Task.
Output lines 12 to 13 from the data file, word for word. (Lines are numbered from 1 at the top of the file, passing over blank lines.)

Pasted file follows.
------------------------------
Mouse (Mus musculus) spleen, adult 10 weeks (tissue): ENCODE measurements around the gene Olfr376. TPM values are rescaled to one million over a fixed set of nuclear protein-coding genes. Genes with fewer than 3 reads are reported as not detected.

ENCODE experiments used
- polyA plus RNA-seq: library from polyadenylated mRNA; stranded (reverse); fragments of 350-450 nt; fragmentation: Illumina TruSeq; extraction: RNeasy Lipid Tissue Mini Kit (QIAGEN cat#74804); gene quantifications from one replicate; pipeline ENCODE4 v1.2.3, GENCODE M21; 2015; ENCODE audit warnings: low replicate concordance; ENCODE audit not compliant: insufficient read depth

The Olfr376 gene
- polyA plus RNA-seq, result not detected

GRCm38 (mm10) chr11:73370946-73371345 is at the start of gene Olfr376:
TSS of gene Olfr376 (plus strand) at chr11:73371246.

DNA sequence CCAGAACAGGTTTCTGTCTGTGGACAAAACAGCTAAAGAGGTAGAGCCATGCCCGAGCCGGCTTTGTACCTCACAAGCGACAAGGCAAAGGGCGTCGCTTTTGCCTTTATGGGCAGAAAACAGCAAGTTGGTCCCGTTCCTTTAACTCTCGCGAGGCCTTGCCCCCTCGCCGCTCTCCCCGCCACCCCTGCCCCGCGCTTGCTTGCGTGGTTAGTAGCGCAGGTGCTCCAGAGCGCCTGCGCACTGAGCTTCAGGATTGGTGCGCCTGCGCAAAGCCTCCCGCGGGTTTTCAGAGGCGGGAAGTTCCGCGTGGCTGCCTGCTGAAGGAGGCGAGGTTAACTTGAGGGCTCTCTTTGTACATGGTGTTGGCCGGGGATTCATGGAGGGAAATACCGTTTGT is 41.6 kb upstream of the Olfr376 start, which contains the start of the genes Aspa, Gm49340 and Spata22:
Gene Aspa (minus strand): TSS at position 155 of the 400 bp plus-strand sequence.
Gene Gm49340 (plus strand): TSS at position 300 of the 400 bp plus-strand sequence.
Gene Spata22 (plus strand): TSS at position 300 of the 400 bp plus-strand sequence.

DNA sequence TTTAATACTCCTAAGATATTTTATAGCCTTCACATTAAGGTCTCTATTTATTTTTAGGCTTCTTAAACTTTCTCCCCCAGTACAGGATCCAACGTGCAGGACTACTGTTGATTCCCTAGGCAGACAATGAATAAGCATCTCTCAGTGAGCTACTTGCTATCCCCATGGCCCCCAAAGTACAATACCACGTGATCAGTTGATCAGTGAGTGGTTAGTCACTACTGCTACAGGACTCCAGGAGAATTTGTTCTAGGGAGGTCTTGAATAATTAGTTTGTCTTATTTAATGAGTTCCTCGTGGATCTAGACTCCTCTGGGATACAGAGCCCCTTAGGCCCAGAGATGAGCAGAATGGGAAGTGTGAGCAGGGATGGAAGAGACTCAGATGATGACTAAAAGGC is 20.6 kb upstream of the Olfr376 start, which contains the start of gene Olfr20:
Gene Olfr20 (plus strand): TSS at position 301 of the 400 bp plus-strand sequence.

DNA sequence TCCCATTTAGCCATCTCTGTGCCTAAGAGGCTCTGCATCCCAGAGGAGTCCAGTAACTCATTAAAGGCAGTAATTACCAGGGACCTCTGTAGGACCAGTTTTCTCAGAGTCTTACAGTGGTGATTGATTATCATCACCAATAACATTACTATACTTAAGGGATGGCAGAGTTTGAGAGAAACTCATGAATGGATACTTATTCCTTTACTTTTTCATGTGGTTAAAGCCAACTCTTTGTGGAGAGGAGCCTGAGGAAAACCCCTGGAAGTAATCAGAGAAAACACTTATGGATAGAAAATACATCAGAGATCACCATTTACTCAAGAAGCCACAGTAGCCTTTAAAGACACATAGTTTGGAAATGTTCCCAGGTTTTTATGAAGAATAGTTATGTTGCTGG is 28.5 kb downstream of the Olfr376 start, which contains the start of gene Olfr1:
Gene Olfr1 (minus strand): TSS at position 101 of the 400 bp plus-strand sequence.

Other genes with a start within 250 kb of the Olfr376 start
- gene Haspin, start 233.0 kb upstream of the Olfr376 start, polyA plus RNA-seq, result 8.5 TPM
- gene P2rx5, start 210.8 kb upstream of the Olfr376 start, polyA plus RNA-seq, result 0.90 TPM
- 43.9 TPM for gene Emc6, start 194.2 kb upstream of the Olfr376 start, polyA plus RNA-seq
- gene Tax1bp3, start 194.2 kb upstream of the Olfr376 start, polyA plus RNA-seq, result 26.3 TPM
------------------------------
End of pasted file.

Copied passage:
DNA sequence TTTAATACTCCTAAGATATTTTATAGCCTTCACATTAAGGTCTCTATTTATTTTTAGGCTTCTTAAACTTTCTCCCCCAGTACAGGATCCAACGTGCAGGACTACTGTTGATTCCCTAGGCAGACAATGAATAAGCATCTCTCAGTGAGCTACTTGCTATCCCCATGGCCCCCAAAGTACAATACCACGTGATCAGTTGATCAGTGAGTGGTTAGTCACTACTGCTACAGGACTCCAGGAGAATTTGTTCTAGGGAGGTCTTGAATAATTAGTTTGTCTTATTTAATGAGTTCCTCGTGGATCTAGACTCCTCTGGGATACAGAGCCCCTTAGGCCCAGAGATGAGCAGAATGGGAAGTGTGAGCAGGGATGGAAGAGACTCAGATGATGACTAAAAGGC is 20.6 kb upstream of the Olfr376 start, which contains the start of gene Olfr20:
Gene Olfr20 (plus strand): TSS at position 301 of the 400 bp plus-strand sequence.